Morton: It feels like I'm racing the WorldTour for the first time

Australian to make his WorldTour comeback at Tour Down Under

Lachlan Morton says that his return to WorldTour cycling feels like his first time at the top tier after spending two years away. After a strong 2016 campaign, Morton penned a contract with Dimension Data and is set to make his debut at the Tour Down Under in two months' time.

"That has been the goal for the last year, to get back to the top level. It was pretty much 12 months ago that I found that drive and decided what I wanted to do," Morton told Cyclingnews from the Dimension Data training camp in Cape Town, South Africa. "To realise that and be here at a training camp and getting ready to do a WorldTour season, in a lot of ways it feels like the first time."

Three years ago, with a good WorldTour contract under his belt, Morton fell out of love with cycling. As a 10-year-old, he knew that he wanted to be a professional bike rider, making his way quickly through the ranks towards his first professional contract at the age of 20. Now that he had made it, he was no longer sure if it was what he even wanted anymore.

He came close to calling it quits but stuck it out for another year before finally stepping away from the WorldTour at the end of 2014. The off-season was spent riding through the Australian outback with his elder brother Angus, who had made his departure from racing the year before. The pair then made the call to give professional racing a chance, signing up for the US Continental team Jelly Belly.

After a year of soul-searching, Morton had rediscovered the passion that had driven him towards the professional ranks in the first place. The 2016 season was met with much more vigour than previous years and saw him take victory at the Tour of the Gila and at the Tour of Utah. Morton is now in South Africa for the first pre-season training camp with his new team Dimension Data. Four years down the line from his first shot at WorldTour, he’s better prepared and keener than he ever was.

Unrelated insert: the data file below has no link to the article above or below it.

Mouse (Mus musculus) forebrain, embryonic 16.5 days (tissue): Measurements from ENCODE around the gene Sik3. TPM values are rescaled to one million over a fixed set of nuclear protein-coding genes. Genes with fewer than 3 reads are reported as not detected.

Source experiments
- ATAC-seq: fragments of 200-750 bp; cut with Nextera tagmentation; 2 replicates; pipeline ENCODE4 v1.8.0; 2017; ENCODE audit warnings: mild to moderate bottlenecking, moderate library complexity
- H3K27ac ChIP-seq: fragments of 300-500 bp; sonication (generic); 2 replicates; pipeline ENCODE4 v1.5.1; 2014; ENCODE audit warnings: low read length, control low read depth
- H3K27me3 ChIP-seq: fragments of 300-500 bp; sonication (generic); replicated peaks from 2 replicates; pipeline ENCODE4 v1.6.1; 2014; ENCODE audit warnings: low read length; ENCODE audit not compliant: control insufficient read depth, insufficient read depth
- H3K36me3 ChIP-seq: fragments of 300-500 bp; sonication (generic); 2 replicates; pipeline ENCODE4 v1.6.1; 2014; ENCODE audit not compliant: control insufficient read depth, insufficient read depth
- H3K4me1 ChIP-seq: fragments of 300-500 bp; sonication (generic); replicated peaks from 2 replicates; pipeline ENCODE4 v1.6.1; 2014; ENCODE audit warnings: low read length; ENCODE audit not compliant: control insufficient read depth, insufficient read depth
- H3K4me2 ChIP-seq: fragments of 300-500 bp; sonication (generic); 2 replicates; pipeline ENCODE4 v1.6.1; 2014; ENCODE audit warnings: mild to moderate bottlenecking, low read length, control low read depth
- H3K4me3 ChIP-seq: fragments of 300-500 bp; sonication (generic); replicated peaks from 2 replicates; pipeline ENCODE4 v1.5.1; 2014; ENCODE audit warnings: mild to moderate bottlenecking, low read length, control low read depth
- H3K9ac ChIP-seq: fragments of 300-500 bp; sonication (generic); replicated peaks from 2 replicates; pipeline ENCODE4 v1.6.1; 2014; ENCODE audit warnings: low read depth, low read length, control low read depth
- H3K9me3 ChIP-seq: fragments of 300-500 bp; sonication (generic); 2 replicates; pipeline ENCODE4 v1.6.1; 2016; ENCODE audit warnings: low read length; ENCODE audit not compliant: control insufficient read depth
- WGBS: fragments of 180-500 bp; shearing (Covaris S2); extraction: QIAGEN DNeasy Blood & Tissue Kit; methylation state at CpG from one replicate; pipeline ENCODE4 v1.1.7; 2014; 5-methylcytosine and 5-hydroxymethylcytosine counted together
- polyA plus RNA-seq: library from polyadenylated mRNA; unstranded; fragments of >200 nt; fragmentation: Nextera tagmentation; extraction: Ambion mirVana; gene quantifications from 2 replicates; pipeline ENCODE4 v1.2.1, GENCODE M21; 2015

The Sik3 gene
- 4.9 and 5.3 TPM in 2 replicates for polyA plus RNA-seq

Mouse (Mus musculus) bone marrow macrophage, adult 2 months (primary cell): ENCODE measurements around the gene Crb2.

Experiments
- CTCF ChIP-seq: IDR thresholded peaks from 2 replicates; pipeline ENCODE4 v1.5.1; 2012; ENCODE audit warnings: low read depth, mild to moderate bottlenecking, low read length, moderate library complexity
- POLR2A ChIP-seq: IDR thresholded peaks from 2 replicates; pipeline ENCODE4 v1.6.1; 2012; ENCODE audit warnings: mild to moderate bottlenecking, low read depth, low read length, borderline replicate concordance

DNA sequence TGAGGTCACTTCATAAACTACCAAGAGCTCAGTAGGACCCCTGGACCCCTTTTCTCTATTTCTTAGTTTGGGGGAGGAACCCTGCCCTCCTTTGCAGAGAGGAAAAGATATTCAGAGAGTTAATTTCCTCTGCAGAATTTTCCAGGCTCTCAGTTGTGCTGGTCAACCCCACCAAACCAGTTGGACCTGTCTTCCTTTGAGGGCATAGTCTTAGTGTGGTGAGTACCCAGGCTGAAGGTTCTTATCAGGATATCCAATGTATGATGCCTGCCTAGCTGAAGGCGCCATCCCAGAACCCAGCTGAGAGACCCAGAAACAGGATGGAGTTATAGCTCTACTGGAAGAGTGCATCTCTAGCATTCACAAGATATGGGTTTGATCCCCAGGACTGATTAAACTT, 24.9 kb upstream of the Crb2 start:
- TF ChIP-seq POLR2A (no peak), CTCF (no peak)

"I think I'm definitely more prepared physically, but I'm also hungrier and more motivated," said Morton. "When I became WorldTour with Garmin, I knew more or less two years before with the development team that I was going to be in the WorldTour. Then I was a stagiaire, so it was a very slow transition. In those two years, a lot of my motivation had waned so by the time that I got there it wasn't even really exciting I guess.

"I decided when I was 10 years old that I really wanted to become a bike rider but what do you know when you're 10 years old? So, its good to come to that decision when you’re older and be sure about it."

When Morton quit WorldTour racing in 2014, he said that he had become "out of touch." Cycling is often a lonely endeavour, putting in the hard miles for hours on end, every day. Morton told Cyclingnews that his time racing in the United States taught him that he wasn't able to achieve his dream alone.

"I think that being back at that level where the sport is simplified a little bit and creating that environment where I was surrounded by family and my wife, I realised that I couldn't do it by myself," he explained. "Having that learning process and coming to the end of the year and realising that I wanted to be a bike rider because this is what I love doing."

Converting promise into performance

Although he has ridden for a WorldTour team once before, jumping two levels from Continental to WorldTour will be a bit of a shock to the system. Almost all of Morton's racing in the past two seasons has been based in North America, aside from a trip to Australia and his 2016 season closer at the Tour de Hokkaido in Japan. Next year will see him test his wits against the world's best and there is an element of nerves for the Australian, but he's trying to harness them for good.

"I think anyone who is coming from a Continental team into the WorldTour would be lying if they said that there weren't apprehensive," he told Cyclingnews. "Even a new team, there is always nerves. I think that the difference for me this time is that it's all positive nerves. I know that I've got a lot of learning to do, but I really want to do it.

"I think nerves are a good thing; they show that it means something to you."

Morton will begin his breaking-in process on home turf at the Australian nationals, followed by his WorldTour return at the Tour Down Under at the end of January. He has fairly modest expectations for 2017, with personal growth and consistency as his central aim.

"The team is taking a longer-term approach, which is nice, and as a professional bike rider, you have goals and motivation. To do my first Grand Tour and to see if that's where my potential lies, that for me is exciting this year," he said.

"I think that the Tour of California is going to be a good opportunity for me as a real goal, but before that, I have a few WorldTour tours, which I think will be for experience and getting back into the swing of racing at that level. Coming back into it, you have to take them one at a time and then probably the Vuelta a España at the end of the year will be my introduction to Grand Tour racing. That's a big goal and a really big motivation for me. I think, if I was going to pick out two races then it would be California and the Vuelta."

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